How to transfer a stocks and shares ISA
Saving for retirement with ISAs
ISAs or ‘Individual Savings Accounts’ let you save up for anything you like, but lots of people use them to save for their retirement. They work because, unlike an ordinary savings account, you don’t pay tax on any growth on your investment. Brilliant.
There are two main kinds of ISAs for adults – Cash ISAs and Stocks and shares ISAs.
How to transfer Stocks and shares ISAs
Transferring a Stocks and shares ISA is relatively simple. Most ISA providers can do it online for you – all you need is the details of your existing accounts.
There’s one important thing to watch out for: Make sure you contact your new ISA provider to arrange the transfer, rather than withdrawing money and moving it yourself. They’ll transfer it for you in the correct way and make sure you don’t lose out on any annual allowance.
Don’t worry if that sounds complicated – just check with your new provider that you’re transferring, rather than withdrawing, your money and you won’t be caught out.
What about Cash ISAs?
Interest rates have been low for a while. So if you’ve previously saved into a Cash ISA, you might not get a lot of bang for your buck. Transferring savings from a Cash ISA into a Stocks and shares ISA might be something you should consider – although as with all investments, that brings a higher element of risk because when you invest in the stock market you may not get back as much as you put in.
More than one ISA?
Everyone in the UK has an annual ISA allowance. The ISA allowance is the maximum amount that you can invest each year into ISAs. Currently, you can save up to £20,000 each tax year into a cash ISA or a stocks and shares ISA, or split your allowance between them both, but you can only pay into one stocks and shares and normally one cash ISA in a tax year. There are some occasions where there are additional allowances available.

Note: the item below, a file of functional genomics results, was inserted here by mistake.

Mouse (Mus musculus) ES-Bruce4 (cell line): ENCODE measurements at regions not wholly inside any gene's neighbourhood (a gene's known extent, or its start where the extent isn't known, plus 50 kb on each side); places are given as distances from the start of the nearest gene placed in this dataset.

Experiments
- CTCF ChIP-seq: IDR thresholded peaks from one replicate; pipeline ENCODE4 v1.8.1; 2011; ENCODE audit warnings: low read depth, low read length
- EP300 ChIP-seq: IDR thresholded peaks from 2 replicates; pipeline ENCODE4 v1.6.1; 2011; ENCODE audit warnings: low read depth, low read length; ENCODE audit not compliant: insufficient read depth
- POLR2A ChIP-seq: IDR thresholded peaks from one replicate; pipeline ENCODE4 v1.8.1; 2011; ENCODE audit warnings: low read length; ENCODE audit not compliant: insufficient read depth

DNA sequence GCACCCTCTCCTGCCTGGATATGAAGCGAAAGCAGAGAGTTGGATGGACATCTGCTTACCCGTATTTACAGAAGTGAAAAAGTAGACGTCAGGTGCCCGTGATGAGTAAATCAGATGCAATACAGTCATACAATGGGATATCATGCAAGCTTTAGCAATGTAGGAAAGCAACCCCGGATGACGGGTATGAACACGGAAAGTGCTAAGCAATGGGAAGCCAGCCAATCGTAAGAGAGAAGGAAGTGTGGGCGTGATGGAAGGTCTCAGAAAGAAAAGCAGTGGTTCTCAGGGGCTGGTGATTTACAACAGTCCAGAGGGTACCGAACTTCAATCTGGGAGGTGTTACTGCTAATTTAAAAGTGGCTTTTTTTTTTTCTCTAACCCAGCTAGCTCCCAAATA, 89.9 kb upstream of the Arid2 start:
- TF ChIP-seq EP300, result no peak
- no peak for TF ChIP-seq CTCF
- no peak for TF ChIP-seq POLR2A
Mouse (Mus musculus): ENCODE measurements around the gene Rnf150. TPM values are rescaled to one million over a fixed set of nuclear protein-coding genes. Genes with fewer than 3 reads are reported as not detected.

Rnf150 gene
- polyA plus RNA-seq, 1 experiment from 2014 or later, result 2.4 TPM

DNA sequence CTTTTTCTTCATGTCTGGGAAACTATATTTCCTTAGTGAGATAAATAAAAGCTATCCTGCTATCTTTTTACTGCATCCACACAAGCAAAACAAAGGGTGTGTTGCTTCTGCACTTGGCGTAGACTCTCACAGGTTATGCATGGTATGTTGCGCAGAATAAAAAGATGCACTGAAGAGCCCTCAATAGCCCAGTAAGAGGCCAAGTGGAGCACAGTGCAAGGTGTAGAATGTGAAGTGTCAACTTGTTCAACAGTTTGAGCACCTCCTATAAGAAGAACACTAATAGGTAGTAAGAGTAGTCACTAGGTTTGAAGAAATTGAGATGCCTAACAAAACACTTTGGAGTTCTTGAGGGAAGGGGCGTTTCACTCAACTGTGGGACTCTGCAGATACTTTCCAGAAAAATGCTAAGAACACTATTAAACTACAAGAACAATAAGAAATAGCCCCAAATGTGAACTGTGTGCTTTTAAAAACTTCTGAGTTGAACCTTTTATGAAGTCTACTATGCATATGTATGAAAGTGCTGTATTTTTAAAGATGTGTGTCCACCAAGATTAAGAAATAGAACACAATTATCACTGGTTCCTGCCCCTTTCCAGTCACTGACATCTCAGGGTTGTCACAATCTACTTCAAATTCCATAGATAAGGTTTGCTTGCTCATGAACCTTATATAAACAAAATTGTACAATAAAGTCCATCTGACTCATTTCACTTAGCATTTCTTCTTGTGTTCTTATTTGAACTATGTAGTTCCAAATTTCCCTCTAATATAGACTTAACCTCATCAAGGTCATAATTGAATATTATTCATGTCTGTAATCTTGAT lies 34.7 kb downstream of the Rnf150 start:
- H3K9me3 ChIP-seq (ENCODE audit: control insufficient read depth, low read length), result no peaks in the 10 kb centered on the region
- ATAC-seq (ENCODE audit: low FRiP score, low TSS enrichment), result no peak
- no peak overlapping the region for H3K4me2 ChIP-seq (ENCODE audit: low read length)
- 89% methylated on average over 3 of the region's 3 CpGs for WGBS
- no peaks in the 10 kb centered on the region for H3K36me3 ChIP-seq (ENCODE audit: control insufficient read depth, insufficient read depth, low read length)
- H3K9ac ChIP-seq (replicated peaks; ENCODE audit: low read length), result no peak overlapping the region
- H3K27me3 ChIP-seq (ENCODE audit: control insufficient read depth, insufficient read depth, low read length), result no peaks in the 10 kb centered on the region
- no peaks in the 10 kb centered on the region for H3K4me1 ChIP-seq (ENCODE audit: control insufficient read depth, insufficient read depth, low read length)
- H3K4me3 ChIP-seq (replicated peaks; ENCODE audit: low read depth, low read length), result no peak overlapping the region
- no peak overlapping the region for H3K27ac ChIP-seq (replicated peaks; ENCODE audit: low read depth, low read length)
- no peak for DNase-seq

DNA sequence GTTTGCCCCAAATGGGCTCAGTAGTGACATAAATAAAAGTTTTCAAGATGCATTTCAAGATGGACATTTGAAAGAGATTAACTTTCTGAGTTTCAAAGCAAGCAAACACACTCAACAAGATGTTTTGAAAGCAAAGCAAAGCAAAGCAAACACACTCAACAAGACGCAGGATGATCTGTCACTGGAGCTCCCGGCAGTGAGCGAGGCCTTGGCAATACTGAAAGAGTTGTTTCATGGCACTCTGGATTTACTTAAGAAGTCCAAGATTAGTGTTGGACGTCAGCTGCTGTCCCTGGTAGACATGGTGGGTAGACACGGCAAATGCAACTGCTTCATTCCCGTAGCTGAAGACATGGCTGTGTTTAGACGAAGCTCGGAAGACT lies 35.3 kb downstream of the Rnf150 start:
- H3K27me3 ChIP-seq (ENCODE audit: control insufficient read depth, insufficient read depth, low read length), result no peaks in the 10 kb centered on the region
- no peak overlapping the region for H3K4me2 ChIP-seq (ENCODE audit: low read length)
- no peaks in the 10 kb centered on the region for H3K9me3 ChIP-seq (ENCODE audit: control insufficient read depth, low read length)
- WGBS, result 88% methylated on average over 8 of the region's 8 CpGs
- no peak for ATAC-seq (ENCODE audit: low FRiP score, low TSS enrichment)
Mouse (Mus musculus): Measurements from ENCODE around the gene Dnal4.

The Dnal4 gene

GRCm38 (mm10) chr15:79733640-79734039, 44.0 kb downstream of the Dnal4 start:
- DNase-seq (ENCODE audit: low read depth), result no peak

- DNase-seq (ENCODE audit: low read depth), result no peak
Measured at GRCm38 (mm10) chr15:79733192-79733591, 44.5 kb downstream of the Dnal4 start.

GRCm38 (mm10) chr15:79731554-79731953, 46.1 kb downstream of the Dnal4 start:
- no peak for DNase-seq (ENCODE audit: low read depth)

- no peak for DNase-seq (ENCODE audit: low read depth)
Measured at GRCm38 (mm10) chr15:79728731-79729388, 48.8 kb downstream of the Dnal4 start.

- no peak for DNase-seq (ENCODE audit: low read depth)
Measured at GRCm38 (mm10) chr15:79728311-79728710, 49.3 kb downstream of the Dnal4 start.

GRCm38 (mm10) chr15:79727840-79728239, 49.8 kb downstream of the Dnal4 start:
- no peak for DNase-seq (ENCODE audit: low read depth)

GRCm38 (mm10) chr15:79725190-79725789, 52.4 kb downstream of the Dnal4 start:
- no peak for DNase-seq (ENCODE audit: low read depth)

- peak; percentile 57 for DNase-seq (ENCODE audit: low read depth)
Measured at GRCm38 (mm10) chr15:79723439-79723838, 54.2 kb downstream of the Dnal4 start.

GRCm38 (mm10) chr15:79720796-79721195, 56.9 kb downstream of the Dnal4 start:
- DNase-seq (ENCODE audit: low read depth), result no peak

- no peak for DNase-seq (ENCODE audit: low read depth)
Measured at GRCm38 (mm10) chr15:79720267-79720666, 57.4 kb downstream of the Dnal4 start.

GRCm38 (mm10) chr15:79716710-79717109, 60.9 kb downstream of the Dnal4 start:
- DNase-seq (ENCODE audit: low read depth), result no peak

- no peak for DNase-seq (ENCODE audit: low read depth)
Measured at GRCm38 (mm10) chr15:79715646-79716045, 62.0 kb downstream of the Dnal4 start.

Some ISA providers will let you take money out, then put it back in again without it using up some of your annual ISA allowance.
Your allowance re-sets every tax year though. That means you can continue paying into your current ISA with a fresh allowance amount or you’re free to start a new Stocks and shares or Cash ISA every year, to take advantage of each year’s new tax-free allowance. So it’s possible to collect a few ISAs, as time goes by.
There’s a downside to that though. Having a few ISAs can get a bit complicated. It’s harder to keep track of your money. And if you’ve invested in a number of Stocks and shares ISAs, you’ll probably be paying fees on each account.So, transferring your Stocks and shares ISAs and consolidating your savings to one account, under one umbrella, might be the right move for you.
Stocks and shares ISA transfer – getting it right for you
There are lots of good reasons to think about transferring your savings to one Stocks and shares ISA: It’s easier to keep track and you could pay less in fees. If you’re investing for the longer term it could be worth considering as you may get a better return on your investment than with a Cash only ISA. But there are risks too. Because a Stocks and shares ISA takes your cash and invests it on the stock market, the value of your cash could go down as well as up. You might not get back as much as you put in. Your current provider may also charge to transfer your cash over. And if you have a lot of savings, it’s a good idea to check up on the deposit protection rules.
Remember, you can always talk to an Independent Financial Advisor if you need advice. Alternatively contact Aegon Assist for guidance on transferring your ISA. And, as always, the golden rule is to do what’s right for you – and for your future.